In this chapter,  I discussed about socio economic background of respondents in Irongmara village, In case of age group of SC category 29.4% are under 10-11 years of age and 23.5% under age group 12-13 and OBC category respondents are most in age group of 11-12 that is 30% and 26% under age group 10-11 year. Most general category respondents under age of 13-14 that is 40% and rest 10%, 20% under age group of 10-12 years, 11-12 years. In case of religion all respondents are known to Bengali language and 70% and 30% are known to Hindi and Bengali. In case of education about half of respondents are illiterate.

It has been observed that most of respondents stopped their studies after primary level. In case of reason for discontinuation most significant cause is due to bad economic condition and due to their father’s death.

In case of family income SC category 30.29% respondents family income is 10000- 15000. In case of general category family income is also 10000-15000. In case of ownership of house 98% are living in their own house and 36% are living in mud and bamboo made house.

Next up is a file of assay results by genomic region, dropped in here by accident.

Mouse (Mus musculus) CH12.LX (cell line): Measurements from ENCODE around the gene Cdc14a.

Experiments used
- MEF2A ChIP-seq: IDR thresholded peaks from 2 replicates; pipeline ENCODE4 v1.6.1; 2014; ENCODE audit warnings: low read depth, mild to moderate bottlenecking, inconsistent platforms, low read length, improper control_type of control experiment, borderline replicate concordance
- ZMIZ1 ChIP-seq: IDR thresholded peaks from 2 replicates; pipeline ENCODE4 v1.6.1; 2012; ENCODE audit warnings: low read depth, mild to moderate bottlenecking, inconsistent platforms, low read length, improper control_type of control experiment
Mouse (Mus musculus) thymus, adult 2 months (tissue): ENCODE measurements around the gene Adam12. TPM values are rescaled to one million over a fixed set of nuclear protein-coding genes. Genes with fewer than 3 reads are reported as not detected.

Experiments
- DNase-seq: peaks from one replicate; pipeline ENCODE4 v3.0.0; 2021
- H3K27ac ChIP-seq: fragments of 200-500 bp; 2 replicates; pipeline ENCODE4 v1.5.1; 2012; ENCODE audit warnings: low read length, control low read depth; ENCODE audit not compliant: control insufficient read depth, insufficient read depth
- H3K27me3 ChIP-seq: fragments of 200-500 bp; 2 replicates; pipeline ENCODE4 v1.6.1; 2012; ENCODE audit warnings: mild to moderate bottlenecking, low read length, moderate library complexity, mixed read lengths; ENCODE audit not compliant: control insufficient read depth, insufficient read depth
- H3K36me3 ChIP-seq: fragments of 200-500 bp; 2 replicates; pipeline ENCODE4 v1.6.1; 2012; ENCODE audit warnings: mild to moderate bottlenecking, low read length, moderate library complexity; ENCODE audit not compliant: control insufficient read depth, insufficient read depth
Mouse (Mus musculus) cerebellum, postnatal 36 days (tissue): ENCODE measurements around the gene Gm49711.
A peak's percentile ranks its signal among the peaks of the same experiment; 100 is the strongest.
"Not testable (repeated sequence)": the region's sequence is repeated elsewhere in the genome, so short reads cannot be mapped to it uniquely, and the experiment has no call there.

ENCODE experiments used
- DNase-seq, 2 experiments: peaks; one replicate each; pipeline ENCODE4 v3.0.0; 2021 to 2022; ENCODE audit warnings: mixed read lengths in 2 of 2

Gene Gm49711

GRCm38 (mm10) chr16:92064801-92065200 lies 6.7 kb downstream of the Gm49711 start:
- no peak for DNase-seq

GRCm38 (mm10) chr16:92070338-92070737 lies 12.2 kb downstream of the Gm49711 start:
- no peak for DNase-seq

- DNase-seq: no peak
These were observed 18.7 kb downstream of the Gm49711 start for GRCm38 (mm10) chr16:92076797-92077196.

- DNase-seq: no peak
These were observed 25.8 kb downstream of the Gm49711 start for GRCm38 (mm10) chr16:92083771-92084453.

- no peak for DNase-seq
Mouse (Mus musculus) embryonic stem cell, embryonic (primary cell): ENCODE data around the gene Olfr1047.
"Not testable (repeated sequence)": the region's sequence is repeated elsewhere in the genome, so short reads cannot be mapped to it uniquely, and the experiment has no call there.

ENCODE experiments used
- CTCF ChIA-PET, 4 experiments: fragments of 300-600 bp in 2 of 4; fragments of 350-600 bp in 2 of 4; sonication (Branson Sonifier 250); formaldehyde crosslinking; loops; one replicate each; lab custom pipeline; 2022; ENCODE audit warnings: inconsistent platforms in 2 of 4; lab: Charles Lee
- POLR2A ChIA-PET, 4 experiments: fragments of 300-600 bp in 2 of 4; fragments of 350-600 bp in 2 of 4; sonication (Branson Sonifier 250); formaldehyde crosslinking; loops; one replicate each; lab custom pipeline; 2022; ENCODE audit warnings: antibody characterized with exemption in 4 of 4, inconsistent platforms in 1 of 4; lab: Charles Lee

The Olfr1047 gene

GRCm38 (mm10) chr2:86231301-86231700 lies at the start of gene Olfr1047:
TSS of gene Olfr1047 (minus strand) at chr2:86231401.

In case of electricity facility only 36 person have electricity facility and 64% do not have electricity facility in their home. In case of land holding among SCs is 35.29% have one and half Bigha land, 41% have only two to three bighas of land, 23.52% have only 5 and 10 katha. Among general category 21% have one and half begha 47.82% have two to three bigha only and 30.43% have only 5 to 10 Katha in case of cultivation land and 41.73% person have cultivable land and general does not have cultivable land in their possession.

In case of God gets most of the respondents have radio wall clock only it reveals that their living standard is very low. In case of workplace most of respondents are engaged in shops and agricultural sector and all general respondents are knowing working in different kinds of shop and in case duration of War 36% respondents are working since one year and 22% respondents are working since 2 year and 20% respondents are working since 3 years and 12% respondents are working since 4 years.
Most of the respondents had been introduced to their workplace by their parents and some of them are introduced by never as in case of working hour 28% respondents are work after 10 hours and 46% are working up to 12 hours and 26% respondents are working up to 16 hours.

From above analysis it has been observed that most of the respondents are working as a child labour are seen to be illiterate and they belong to lower class as well as to below poverty line.

CHAPTER- 4
EDUCATIONAL BACKGROUND OF CHILD LABOUR
In this chapter I will disscuss about educational background of respondents which include educational qualification and their family members cause of discontinuation of study and educational background.